What’s one major way your phone can capture your attention? A big, negative news headline. And before you know it, you’re doomscrolling through all the headlines. “Picking up your phone is consistently rewarding and it can be very hard to break away from news feeds,” he says.
It feels like doing something
While each of these reasons resonates with me on some level, for me personally, I think I like doomscrolling because it feels like I’m doing something.
It gives me the illusion of action without the responsibility or fear of stepping outside my academic comfort zone and, you know, actually doing something about all these problems.
Health consequences of doomscrolling
Doomscrolling can have a wide range of effects on mental, physical, emotional, and social health, particularly when it becomes excessive, Gardere says. Here are some of the health consequences actively seeking bad news can have on you.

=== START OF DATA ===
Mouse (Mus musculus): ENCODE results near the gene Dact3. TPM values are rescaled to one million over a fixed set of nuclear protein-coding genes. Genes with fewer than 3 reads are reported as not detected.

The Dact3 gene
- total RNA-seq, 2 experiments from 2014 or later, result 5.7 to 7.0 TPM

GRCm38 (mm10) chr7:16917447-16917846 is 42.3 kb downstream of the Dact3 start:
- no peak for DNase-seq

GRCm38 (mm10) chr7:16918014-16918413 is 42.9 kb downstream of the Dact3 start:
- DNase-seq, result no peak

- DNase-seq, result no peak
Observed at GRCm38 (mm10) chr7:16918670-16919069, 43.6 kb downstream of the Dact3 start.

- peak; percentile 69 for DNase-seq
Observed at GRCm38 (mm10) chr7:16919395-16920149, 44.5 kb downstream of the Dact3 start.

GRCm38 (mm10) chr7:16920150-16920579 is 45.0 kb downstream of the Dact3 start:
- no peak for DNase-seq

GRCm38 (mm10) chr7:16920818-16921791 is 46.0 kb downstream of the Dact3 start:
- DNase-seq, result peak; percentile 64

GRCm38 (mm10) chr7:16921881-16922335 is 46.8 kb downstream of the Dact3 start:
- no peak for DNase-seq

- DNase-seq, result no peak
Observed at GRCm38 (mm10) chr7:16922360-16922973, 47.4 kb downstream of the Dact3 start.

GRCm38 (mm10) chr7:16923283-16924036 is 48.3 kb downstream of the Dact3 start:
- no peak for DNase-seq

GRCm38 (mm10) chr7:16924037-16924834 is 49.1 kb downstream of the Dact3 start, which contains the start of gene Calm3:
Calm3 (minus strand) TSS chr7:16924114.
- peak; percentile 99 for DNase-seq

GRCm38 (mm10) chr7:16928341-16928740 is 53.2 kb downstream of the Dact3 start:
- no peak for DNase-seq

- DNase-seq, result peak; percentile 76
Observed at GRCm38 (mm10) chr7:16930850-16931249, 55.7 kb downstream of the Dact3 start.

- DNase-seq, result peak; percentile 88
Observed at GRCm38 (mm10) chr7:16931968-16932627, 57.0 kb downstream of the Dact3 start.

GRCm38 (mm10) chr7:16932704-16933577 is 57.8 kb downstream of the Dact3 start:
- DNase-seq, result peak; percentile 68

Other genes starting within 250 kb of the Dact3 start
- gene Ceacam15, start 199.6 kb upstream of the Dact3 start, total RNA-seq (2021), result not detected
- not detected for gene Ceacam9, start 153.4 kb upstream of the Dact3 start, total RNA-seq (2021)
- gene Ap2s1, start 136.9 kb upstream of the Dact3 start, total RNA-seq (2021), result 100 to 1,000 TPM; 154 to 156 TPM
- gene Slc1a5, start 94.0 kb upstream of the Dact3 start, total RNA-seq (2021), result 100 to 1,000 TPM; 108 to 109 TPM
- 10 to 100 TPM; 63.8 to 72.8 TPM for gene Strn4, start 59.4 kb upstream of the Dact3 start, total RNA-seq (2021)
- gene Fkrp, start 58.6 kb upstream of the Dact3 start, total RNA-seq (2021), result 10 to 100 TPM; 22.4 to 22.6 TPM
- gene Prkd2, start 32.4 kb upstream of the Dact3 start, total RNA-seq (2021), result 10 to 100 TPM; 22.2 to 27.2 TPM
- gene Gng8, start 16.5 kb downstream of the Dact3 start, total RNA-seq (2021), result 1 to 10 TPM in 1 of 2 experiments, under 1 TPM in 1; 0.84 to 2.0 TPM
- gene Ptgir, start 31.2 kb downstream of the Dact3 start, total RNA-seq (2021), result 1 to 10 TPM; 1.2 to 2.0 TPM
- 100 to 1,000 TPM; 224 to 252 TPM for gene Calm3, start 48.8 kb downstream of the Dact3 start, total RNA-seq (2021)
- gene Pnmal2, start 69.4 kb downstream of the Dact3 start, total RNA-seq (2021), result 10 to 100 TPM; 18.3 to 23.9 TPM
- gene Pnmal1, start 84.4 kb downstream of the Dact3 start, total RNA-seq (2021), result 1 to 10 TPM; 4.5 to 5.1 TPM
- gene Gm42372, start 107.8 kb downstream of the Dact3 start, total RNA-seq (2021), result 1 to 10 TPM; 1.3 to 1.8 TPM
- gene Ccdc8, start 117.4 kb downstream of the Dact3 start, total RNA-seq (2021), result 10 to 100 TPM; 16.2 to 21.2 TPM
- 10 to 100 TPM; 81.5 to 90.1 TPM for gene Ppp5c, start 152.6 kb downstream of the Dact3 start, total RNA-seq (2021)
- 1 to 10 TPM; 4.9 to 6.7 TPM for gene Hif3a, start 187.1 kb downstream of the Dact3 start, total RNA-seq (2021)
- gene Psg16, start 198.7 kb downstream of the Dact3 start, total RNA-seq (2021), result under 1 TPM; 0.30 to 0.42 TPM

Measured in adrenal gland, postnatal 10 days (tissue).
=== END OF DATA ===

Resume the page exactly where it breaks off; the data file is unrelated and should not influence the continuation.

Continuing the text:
An inaccurate worldview
Many people who start doomscrolling experience cognitive distortions such as catastrophizing. Doomscrolling can worsen these, causing even more ruminative thinking and more doomscrolling, Yeager says.
Eventually, it becomes a vicious feedback loop where your entire worldview becomes even more warped and distorted. This is especially true on the Internet where there is an endless supply of news and opinions that will reinforce your personal biases.
Increased risk of mental illness
Doomscrolling can adversely affect your mood, to the point where you may become depressed, anxious, or begin having panic attacks, Yeager says. It can also lead to a sense of futility or helplessness, which—in the worst case scenario—could lead to suicidal thoughts or completion.